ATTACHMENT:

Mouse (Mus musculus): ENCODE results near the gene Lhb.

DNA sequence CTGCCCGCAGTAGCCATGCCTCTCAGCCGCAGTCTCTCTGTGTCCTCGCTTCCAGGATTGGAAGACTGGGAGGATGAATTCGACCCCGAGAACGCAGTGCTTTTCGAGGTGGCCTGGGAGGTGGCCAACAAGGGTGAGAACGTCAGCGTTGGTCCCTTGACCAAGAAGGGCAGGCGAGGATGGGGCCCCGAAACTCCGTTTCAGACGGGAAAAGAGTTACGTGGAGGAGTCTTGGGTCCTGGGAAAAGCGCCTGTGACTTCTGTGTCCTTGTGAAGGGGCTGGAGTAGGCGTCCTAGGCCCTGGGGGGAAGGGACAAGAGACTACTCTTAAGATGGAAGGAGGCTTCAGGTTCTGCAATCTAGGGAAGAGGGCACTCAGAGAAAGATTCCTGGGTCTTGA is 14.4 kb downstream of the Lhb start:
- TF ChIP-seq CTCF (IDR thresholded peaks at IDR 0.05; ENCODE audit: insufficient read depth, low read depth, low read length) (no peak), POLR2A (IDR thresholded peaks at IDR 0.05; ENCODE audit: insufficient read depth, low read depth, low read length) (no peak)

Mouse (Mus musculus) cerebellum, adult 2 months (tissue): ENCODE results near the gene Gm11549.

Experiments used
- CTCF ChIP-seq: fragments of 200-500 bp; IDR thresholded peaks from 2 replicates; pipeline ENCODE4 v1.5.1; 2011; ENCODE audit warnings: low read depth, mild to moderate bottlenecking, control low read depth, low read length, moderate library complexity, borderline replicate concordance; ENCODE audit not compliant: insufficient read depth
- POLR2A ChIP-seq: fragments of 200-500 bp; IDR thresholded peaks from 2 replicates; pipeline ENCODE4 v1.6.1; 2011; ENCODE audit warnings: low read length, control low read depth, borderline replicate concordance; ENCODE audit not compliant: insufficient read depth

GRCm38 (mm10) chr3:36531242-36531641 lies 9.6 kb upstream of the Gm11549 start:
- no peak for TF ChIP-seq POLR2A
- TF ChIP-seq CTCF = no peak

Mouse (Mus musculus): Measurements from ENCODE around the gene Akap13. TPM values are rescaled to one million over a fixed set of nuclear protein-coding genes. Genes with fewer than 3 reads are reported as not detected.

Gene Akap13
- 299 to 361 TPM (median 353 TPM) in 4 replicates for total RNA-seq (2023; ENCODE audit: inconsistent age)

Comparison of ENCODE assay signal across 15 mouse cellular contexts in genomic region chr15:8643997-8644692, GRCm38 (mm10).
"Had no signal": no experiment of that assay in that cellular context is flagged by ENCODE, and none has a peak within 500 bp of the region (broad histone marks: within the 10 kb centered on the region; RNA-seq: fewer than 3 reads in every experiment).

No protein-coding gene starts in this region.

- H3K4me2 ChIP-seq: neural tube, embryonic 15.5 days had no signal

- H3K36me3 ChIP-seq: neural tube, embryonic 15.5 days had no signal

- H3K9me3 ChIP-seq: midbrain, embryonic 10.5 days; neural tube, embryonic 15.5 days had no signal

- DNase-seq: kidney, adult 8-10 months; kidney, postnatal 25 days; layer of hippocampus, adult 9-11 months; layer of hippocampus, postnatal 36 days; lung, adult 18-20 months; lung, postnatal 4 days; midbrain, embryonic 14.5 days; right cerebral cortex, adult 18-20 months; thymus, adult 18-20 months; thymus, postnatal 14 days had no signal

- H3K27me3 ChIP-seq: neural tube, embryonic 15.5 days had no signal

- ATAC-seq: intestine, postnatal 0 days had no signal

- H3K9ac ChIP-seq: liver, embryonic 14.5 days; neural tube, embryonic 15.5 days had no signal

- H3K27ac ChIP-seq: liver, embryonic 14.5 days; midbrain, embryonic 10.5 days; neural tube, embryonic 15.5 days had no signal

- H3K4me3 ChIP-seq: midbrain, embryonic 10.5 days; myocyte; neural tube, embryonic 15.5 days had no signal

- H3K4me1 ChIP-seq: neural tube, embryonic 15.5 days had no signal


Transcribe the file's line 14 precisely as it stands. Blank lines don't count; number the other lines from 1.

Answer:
Comparison of ENCODE assay signal across 15 mouse cellular contexts in genomic region chr15:8643997-8644692, GRCm38 (mm10).